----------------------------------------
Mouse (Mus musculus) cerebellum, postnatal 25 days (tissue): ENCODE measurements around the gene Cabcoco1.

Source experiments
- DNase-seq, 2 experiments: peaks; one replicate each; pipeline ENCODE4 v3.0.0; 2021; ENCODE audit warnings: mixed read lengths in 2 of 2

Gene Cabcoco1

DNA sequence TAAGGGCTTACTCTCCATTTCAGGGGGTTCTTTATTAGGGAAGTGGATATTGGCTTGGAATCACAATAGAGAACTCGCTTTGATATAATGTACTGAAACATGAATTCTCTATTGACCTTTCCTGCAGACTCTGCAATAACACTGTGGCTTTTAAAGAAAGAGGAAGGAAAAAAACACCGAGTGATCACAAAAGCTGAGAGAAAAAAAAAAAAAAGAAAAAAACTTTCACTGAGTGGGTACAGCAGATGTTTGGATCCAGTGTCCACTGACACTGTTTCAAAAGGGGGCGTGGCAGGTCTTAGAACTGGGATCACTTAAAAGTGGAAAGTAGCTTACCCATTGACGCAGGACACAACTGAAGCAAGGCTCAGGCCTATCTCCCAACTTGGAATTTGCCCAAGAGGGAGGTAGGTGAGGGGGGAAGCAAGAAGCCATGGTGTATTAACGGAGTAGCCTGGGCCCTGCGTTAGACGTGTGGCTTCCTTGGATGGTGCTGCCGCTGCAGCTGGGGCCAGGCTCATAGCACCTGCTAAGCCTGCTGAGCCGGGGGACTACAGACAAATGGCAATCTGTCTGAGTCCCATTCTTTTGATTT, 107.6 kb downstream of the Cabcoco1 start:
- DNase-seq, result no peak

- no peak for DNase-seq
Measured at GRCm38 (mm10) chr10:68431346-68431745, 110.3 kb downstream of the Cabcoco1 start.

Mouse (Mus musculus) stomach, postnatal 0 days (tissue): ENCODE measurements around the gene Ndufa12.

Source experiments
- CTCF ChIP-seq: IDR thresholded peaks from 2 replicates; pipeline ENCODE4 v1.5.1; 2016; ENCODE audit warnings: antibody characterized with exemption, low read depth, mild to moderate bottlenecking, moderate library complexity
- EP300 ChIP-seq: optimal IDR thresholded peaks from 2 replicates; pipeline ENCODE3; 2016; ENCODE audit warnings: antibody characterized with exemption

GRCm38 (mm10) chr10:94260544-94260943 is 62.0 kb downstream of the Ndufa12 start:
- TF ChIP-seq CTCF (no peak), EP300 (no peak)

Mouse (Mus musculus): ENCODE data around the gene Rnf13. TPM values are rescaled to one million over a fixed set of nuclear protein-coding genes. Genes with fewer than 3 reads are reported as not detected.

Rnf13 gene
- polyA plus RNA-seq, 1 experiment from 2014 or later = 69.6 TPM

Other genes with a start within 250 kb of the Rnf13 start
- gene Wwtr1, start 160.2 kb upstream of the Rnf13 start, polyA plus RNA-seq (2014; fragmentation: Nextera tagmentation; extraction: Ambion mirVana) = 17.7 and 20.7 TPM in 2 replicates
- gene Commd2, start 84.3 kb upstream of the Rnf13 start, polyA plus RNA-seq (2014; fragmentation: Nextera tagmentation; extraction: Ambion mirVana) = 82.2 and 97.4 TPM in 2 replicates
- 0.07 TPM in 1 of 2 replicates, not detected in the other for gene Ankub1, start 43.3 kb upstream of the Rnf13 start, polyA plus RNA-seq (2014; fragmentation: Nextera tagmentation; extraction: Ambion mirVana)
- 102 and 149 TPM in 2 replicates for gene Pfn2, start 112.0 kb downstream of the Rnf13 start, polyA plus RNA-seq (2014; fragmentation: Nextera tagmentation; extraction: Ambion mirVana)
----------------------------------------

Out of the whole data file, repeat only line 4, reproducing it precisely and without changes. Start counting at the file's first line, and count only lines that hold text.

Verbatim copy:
Gene Cabcoco1